> which is that relatively positioned layers (or any elements) are in the
    > flow
    > of the page, which contradicted your statement that layers were
    > (implicitly)
    > always removed from the flow of the page.
    >
    >
    >

    Murray *TMM* Guest

  11. #11

    Default Re: Centering a layer

    > (at least in DW parlance)

    Oh dear. In the real world it just means a div.


    rob::db Guest

  12. #12

    Default Re: Centering a layer

    > therefore they cannot be centered by the code you suggested.

    And besides, I didn't suggest any code. If I did, it would work in the same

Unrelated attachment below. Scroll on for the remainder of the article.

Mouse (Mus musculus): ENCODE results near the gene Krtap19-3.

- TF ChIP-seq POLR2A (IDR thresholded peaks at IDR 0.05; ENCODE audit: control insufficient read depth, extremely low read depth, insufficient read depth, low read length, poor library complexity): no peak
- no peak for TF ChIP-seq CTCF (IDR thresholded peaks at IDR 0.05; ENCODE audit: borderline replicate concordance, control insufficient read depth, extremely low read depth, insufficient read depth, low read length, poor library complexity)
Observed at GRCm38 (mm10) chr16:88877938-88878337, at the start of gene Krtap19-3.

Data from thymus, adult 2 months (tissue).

way for both absolutely and relatively position elements.


    rob::db Guest

  13. #13

    Default Re: Centering a layer

    > Oh dear. In the real world it just means a div.

    Actually it does not. There is no such HTML thing as a "layer". Common
    usage in DW is that anything absolutely positioned is a layer (try
    absolutely positioning an image - you'll see it appear in DW's Layer Panel).
    In FP, anything given a z-index is a "layer". I'm not sure how GoLive
    treats it, but I suspect it's one of those two nuances.

    --
    Murray --- ICQ 71997575
    Team Macromedia Volunteer for Dreamweaver
    (If you *MUST* email me, don't LAUGH when you do so!)
    ==================
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    "rob::db" <robdigitalburn.net> wrote in message
    news:dai6nf$a48$1forums.macromedia.com...
    >> (at least in DW parlance)
    >
    > Oh dear. In the real world it just means a div.
    >
    >

    Murray *TMM* Guest

  14. #14

    Default Re: Centering a layer